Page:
ATHENS, Ga. -- Perhaps because of Georgia’s offensive ineptitude in its 35-7 loss last season to South Carolina, Gamecocks quarterback Connor Shaw’s impressive performance seemed to fly under the radar.
Look over Shaw’s run-pass line from that game -- 6-for-10 passing for 162 yards and two touchdowns, plus 78 rushing yards and another score -- and you won’t confuse him for dual-threat Heisman Trophy winner Johnny Manziel.
But make no mistake, Shaw’s ability to make things happen with his arm and legs played a major role in South Carolina jumping to a 21-0 lead by the end of the first quarter. Containing the shifty quarterback will be a major order of business for the Bulldogs in Saturday’s rematch.
“Most of the time when you have a quarterback like that, you might see an opening just to go inside on a tackle or something like that and he just slips outside and that’s when the big plays happen,” Georgia defensive end Josh Dawson said. “So staying to your keys and being fundamental, that’s going to be the biggest thing of containing a quarterback like that. Just try to apply as much pressure as you can. I feel like if we can do that, we can have a chance.”
A season ago, though, Georgia had difficulty with the fundamental aspects of defending him.
On the second play of the game, Shaw launched a jump ball that receiver Damiere Byrd snatched away from Bulldogs safety Bacarri Rambo for a 42-yard gain. Three plays later, Shaw hit a wide-open Bruce Ellington with a 20-yard touchdown pass, and the Gamecocks were up 7-0.
Shortly after Georgia quarterback Aaron Murray was intercepted on the ensuing drive, South Carolina was on the move again, going 69 yards in 11 plays and scoring on a 14-yard pass from Shaw to Rory Anderson.
In just those two drives, Shaw went 5-for-6 for 100 yards and two scores, and he ran twice for 17 more yards. With a defense as good as South Carolina’s, Shaw’s early efficiency had a devastating impact on Georgia’s chances.
“Connor Shaw is a very difficult quarterback to manage in how he runs the football, and he threw the ball extremely well,” Georgia coach Mark Richt said.
Although Georgia’s defense did not exactly hem in Clemson's Tajh Boyd last weekend, who totaled five touchdowns in a 38-35 victory, the Bulldogs believe there was some value in facing one of the nation’s top dual-threat quarterbacks before facing Shaw in their conference opener Saturday.
“You tend to figure out what running quarterbacks’ tendencies [are],” Georgia outside linebacker Leonard Floyd said. “Like if they don’t see something open, they’ll tuck it and run it just about every time. So it’s really like practice leading up to playing South Carolina’s quarterback.”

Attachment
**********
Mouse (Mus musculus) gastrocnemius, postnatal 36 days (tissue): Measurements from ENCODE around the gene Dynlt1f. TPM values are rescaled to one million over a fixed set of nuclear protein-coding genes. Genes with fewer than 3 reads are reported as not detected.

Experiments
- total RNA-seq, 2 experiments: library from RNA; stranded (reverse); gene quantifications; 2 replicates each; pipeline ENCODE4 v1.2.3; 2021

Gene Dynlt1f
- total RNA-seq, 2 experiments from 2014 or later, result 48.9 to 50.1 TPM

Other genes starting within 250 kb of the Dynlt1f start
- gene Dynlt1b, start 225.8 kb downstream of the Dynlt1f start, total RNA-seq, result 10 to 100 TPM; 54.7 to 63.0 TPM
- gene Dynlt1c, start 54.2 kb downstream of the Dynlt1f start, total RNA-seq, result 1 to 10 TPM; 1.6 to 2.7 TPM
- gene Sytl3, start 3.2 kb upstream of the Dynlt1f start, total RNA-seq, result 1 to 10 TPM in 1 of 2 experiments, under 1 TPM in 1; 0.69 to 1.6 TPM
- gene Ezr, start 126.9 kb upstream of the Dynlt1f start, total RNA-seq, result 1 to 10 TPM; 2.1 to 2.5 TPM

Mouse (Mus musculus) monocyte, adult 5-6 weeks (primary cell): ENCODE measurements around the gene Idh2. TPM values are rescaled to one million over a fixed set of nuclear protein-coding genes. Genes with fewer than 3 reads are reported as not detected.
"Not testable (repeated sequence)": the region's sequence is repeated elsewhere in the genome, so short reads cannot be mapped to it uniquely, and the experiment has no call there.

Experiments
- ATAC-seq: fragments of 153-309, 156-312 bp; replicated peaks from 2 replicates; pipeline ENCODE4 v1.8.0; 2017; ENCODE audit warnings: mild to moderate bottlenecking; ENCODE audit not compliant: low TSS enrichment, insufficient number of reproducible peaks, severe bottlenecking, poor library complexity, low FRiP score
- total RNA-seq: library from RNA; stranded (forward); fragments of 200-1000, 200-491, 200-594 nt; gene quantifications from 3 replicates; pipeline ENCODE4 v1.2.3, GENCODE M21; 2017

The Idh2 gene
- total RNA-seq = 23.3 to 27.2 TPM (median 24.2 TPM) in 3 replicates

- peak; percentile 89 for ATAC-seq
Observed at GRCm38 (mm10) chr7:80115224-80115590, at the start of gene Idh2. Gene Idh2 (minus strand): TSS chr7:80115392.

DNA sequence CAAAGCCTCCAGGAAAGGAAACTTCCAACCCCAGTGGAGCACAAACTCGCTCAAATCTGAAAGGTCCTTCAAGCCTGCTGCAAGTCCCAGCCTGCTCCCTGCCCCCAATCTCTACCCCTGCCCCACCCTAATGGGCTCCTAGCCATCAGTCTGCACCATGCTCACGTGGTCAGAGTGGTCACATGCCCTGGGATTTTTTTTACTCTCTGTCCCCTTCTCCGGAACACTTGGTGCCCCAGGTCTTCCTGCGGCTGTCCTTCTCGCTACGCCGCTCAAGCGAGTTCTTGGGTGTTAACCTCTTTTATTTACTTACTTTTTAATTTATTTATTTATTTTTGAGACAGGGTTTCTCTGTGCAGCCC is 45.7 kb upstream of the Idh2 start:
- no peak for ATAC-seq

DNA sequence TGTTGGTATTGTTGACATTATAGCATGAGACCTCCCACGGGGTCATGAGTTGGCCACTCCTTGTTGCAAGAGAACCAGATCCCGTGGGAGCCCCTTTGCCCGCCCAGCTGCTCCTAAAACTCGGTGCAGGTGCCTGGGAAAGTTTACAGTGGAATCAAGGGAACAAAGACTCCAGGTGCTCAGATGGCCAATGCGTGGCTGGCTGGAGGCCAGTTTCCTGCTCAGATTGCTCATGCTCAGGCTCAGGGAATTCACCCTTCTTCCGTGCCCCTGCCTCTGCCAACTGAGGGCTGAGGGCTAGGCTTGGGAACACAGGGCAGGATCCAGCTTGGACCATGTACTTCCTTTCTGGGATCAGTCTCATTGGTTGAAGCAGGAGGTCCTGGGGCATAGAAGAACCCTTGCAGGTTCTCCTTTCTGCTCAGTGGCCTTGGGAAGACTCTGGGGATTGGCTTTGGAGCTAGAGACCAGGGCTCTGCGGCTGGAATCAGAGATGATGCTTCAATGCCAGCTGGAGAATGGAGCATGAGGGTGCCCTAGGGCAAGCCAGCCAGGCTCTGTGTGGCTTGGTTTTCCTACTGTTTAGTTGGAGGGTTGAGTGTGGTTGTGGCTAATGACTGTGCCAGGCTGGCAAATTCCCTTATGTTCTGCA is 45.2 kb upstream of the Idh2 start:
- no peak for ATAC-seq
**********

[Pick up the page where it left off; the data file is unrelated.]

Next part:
Their teams’ offensive philosophies -- South Carolina’s grinding offense is built around physicality, including the running style of its hard-nosed quarterback, while Clemson’s wide-open scheme attempts to get its large group of talented skill players into open space, with big plays a regular possibility -- are extremely different, and so are their quarterbacks.
That makes a comparison between Georgia’s strategy against Boyd versus its strategy against Shaw somewhat invalid, defensive lineman Mike Thornton said.
“I don’t think it’s worth comparing those two because they’re two totally different teams with I feel like two different philosophies as far as running the ball and having an outside passing attack,” Thornton said. “So I wouldn’t compare the two, but we definitely have to get after Connor Shaw.”
That much is certain. Georgia learned that lesson the hard way a season ago.
Their rocky 2013 debut reminded the Bulldogs of the importance of playing their assignments properly on defense, and they will be tested in that area again Saturday.
“[We have keep staying] to our keys and just knowing what can happen when you get out of your gaps and whatnot,” Dawson said. “Playing Boyd was an eye-opener and it was something we needed early in the season. Coming into the South Carolina game, you have Connor Shaw, who does the same thing, so it’s something that’s going to help us this week.”